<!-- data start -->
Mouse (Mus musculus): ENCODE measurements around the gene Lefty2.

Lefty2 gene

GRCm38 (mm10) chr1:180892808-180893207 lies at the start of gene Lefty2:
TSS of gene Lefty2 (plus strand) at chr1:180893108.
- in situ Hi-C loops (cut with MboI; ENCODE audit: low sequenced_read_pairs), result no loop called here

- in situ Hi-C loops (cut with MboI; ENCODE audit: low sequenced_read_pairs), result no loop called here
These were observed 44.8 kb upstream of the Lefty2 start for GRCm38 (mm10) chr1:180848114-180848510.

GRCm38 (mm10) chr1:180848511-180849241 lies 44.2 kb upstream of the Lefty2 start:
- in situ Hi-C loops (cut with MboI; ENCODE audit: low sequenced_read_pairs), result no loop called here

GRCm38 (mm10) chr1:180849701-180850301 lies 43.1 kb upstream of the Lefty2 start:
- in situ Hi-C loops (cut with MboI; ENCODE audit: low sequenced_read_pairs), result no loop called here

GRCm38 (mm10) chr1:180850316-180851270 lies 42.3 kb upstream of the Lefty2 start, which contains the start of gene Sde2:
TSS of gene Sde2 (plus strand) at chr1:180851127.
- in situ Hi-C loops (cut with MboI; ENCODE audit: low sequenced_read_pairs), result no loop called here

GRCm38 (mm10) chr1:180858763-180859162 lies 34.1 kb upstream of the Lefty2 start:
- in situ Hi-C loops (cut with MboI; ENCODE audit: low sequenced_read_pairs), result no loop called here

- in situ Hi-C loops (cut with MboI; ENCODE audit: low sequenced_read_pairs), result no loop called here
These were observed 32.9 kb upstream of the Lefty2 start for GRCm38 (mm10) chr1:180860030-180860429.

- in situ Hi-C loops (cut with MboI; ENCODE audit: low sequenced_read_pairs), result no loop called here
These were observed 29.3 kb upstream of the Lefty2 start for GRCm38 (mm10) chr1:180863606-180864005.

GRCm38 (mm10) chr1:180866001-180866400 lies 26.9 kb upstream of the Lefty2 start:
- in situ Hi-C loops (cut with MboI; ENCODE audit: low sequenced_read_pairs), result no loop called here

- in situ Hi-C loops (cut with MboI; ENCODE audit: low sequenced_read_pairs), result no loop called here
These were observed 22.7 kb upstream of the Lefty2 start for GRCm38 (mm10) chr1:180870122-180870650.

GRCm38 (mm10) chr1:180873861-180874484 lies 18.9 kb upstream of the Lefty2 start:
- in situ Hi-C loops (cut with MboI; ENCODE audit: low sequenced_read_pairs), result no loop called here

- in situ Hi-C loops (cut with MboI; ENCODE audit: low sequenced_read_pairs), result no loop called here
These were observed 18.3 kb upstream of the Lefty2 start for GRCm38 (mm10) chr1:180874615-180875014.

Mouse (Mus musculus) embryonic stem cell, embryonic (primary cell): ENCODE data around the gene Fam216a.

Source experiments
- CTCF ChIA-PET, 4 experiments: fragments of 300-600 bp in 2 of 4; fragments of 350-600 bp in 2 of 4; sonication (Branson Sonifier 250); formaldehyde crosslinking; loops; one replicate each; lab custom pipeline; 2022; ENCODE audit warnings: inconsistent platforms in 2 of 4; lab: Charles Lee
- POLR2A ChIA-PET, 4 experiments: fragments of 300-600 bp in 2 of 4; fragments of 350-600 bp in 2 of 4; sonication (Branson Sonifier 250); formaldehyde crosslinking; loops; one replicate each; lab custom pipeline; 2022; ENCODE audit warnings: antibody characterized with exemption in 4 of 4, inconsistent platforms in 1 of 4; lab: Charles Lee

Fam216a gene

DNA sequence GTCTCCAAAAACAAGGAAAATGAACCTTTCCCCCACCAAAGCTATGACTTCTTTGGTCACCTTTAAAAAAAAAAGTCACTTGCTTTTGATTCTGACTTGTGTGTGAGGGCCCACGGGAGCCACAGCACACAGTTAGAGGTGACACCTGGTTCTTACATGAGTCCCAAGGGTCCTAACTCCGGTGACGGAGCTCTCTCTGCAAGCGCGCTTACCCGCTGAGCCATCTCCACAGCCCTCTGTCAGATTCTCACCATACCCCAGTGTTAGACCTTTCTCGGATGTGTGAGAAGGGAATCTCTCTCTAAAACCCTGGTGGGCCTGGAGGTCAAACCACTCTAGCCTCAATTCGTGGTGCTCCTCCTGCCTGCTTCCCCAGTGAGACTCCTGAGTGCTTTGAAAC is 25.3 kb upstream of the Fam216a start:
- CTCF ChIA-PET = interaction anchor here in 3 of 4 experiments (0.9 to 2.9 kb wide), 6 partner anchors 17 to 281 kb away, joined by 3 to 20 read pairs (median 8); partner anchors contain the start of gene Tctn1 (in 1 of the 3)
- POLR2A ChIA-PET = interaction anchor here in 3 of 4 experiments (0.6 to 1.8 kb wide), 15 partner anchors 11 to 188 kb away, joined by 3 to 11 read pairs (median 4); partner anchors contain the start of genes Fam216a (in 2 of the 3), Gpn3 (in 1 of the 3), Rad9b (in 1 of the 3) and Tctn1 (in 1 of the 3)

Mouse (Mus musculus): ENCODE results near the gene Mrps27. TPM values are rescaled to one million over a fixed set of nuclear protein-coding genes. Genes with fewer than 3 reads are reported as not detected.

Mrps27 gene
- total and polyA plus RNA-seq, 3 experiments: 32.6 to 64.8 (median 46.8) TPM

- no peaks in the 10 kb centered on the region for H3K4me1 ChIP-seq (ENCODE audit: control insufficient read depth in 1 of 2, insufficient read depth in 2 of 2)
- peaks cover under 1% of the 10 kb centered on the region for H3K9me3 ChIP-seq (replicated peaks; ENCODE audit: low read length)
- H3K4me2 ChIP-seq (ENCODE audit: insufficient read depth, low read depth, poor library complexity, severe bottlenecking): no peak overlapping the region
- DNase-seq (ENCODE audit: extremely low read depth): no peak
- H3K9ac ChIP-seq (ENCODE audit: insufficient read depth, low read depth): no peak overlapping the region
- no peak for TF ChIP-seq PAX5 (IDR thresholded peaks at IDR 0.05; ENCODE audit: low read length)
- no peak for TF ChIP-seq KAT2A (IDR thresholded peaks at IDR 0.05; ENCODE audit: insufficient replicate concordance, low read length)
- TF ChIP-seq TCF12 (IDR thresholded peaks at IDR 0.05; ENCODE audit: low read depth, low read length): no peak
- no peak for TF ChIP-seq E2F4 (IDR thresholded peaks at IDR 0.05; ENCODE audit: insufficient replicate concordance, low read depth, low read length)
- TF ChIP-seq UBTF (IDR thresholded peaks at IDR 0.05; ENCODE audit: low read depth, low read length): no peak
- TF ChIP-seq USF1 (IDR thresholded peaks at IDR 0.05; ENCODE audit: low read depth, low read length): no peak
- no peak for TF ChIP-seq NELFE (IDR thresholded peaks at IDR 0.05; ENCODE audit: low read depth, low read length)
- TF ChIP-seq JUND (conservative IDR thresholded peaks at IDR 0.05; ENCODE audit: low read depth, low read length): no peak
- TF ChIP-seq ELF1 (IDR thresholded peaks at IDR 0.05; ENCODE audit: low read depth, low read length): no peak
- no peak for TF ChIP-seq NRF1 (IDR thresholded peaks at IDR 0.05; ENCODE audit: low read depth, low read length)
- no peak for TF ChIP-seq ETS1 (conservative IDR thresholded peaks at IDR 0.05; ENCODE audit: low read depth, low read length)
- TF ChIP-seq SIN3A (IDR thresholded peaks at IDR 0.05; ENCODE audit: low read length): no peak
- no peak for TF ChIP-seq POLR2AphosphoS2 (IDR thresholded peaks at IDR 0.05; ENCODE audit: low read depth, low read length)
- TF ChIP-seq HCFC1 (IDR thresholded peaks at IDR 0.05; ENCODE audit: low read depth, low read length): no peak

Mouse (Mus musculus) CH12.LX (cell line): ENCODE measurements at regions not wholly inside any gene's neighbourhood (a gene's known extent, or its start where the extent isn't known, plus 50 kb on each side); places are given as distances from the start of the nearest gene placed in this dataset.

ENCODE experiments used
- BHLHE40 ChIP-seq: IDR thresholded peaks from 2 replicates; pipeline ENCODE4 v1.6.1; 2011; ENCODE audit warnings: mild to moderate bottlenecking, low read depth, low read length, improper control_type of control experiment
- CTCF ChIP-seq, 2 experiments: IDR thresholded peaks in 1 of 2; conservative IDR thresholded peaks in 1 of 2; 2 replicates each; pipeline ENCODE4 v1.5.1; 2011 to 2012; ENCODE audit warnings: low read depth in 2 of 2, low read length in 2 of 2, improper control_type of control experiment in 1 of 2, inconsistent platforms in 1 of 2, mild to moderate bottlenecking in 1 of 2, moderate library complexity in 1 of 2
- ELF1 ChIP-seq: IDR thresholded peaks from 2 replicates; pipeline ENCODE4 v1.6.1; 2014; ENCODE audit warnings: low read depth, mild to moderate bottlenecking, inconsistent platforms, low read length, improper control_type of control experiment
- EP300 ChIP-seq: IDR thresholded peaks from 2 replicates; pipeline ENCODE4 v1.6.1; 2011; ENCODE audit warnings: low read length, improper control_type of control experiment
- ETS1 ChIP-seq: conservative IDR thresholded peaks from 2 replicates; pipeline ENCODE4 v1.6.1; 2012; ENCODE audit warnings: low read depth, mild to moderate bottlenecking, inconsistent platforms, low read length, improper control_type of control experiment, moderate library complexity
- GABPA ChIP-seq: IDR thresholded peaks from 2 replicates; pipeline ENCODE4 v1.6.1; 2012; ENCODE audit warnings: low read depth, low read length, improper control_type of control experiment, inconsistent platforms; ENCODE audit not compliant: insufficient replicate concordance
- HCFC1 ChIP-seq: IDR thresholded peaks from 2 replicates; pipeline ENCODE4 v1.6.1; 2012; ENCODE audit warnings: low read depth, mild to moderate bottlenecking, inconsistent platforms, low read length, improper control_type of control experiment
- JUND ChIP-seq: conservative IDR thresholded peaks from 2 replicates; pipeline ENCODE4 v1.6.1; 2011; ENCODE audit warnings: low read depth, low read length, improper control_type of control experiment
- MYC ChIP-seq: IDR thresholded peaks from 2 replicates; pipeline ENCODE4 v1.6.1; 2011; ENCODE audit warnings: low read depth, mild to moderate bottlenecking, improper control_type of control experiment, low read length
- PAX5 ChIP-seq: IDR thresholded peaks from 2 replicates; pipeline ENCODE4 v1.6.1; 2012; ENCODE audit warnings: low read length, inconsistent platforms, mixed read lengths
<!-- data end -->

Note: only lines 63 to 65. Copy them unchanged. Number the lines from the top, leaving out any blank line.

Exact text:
- ELF1 ChIP-seq: IDR thresholded peaks from 2 replicates; pipeline ENCODE4 v1.6.1; 2014; ENCODE audit warnings: low read depth, mild to moderate bottlenecking, inconsistent platforms, low read length, improper control_type of control experiment
- EP300 ChIP-seq: IDR thresholded peaks from 2 replicates; pipeline ENCODE4 v1.6.1; 2011; ENCODE audit warnings: low read length, improper control_type of control experiment
- ETS1 ChIP-seq: conservative IDR thresholded peaks from 2 replicates; pipeline ENCODE4 v1.6.1; 2012; ENCODE audit warnings: low read depth, mild to moderate bottlenecking, inconsistent platforms, low read length, improper control_type of control experiment, moderate library complexity